Then there were days when I would return home from Sunday School where I had received an animated lesson about the evil involved in making judgments.

Judge not, that ye be not judged. For with what judgment ye judge, ye shall be judged: and with what measure ye mete, it shall be measured to you again. (Matthew 7:1, 2)

When I was out with my friends and they were about to get themselves involved in an activity which I considered to be contrary to everyone’s betterment they would remind me that it was not my place to judge. I think I remember having used that line a time or two as an excuse for entering into a few things which I knew to be wrong.

Judge not, and ye shall not be judged: condemn not, and ye shall not be condemned: forgive, and ye shall be forgiven: (Luke 6:37)

I seldom was with adults when they weren’t spewing out judgments with every new scene that came into view. They seemed to be especially judgmental about people or the decisions and efforts people were making. Their condemnations ran through the range of politicians to preachers, from public servants to the poor, from constructors to demolishioners, from neighbor to stranger. If one listened long enough every talent and trade, every thought and action, all things moving and motionless were brought to task with the sharp judgments of their tongues.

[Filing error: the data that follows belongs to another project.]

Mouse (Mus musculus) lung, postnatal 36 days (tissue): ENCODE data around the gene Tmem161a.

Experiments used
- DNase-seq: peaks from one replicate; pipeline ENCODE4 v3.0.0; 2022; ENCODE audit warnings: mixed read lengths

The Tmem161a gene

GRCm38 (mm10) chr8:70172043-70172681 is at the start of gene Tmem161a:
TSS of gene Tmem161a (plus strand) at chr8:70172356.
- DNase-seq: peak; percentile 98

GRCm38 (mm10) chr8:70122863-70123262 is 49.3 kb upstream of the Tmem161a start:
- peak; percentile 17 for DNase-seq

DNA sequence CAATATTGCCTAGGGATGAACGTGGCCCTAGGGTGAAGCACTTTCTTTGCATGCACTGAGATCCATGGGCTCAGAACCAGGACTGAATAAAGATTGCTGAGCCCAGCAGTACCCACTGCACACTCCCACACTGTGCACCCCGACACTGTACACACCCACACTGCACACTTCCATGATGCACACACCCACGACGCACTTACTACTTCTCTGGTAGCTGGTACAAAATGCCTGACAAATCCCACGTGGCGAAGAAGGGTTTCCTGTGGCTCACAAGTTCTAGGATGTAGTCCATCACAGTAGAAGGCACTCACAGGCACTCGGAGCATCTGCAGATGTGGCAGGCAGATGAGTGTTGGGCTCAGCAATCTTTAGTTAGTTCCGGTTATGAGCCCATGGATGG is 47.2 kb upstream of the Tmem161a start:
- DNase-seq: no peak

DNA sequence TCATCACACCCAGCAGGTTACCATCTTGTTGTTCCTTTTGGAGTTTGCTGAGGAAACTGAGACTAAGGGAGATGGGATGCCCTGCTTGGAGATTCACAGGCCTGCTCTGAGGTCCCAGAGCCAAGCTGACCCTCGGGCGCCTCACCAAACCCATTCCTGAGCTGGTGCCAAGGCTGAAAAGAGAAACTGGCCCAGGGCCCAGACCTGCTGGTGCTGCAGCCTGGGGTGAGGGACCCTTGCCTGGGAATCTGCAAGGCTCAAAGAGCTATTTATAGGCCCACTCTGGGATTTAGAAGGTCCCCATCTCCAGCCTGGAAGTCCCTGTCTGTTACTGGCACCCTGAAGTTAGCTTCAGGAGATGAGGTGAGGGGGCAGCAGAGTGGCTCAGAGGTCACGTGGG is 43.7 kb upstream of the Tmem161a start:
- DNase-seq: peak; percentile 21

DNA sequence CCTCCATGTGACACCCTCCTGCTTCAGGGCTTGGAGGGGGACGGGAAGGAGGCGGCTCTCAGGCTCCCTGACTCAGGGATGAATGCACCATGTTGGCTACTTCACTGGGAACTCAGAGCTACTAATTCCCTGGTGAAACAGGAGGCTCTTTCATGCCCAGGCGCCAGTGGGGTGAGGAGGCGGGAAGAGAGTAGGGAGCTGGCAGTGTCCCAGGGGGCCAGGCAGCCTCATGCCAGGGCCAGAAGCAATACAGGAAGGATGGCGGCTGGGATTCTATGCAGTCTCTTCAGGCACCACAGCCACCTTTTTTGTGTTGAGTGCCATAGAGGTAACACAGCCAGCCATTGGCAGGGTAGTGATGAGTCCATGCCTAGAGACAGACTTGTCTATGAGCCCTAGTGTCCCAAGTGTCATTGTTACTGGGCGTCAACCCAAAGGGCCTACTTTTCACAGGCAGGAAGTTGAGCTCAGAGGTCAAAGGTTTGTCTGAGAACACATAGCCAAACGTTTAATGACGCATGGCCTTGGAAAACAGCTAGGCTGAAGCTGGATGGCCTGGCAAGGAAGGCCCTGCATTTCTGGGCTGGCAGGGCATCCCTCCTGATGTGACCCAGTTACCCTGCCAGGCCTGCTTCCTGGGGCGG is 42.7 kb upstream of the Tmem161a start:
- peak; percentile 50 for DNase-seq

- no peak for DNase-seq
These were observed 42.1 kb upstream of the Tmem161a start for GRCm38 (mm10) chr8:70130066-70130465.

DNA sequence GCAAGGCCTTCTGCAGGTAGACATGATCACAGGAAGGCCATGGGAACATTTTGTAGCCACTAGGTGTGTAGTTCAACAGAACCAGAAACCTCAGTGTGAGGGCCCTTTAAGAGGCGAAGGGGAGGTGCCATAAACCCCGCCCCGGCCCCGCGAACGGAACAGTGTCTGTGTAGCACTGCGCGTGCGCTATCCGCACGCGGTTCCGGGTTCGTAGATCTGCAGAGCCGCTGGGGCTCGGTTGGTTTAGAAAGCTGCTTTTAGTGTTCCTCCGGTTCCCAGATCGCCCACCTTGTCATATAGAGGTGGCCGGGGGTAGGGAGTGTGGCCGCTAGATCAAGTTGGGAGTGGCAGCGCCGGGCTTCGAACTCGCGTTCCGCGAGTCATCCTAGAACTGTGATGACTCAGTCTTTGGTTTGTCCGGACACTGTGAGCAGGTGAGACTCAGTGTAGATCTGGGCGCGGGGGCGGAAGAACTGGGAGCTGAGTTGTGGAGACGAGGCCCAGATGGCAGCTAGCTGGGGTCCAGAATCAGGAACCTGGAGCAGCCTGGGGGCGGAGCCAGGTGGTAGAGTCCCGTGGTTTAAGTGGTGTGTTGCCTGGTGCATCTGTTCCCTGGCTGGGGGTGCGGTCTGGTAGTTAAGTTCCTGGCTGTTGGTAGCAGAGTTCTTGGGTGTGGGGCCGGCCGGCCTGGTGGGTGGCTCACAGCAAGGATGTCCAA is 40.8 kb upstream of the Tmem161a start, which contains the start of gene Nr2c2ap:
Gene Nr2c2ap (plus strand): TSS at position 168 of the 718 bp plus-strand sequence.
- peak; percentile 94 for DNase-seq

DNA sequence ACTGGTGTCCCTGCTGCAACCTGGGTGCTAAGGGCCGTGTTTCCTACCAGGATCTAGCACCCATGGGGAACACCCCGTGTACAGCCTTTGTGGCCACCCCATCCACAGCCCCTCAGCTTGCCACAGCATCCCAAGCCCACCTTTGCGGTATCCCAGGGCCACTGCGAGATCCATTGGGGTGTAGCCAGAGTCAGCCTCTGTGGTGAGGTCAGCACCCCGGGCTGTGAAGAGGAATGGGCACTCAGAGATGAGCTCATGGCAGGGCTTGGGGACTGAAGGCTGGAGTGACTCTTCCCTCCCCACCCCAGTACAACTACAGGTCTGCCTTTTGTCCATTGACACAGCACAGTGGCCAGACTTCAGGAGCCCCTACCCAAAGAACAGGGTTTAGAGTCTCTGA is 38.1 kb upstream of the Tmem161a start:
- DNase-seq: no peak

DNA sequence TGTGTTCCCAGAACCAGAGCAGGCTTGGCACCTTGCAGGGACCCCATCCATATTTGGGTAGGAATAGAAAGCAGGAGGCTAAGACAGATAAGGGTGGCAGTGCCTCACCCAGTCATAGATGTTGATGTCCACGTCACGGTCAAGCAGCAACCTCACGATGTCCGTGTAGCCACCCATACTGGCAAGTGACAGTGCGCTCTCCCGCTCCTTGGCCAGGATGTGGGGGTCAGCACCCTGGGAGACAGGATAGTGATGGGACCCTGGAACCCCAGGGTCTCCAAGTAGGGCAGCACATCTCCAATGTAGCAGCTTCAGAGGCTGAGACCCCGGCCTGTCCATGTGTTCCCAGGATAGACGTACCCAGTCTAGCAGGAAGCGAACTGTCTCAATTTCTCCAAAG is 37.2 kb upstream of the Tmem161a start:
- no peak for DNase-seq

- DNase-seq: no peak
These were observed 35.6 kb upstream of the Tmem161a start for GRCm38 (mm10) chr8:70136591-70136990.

Speak not evil one of another, brethren. He that speaketh evil of his brother, and judgeth his brother, speaketh evil of the law, and judgeth the law: but if thou judge the law, thou art not a doer of the law, but a judge. (James 4:11)

It was comforting when my gospel understanding expanded a bit and my understanding of judging was broadened somewhat. It will always be a truth, that a little bit of knowledge is a dangerous thing. I spent some meaningful time pondering such passages as:

Do ye not know that the saints shall judge the world and if the world shall be judged by you, are ye unworthy to judge the smallest matters? (1 Corinthians 6:2)

Judge not according to the appearance, but judge righteous judgment. (John 7:24)

Therefore, my son, see that you are merciful unto your brethren; deal justly, judge righteously, and do good continually; and if ye do all these things then shall ye receive your reward; yea, ye shall have mercy restored unto you again; ye shall have justice restored unto you again; ye shall have a righteous judgment restored unto you again; and ye shall have good rewarded unto you again. For that which ye do send out shall return unto you again, and be restored; therefore, the word restoration more fully condemneth the sinner, and justifieth him not at all. (Alma 41:14, 15)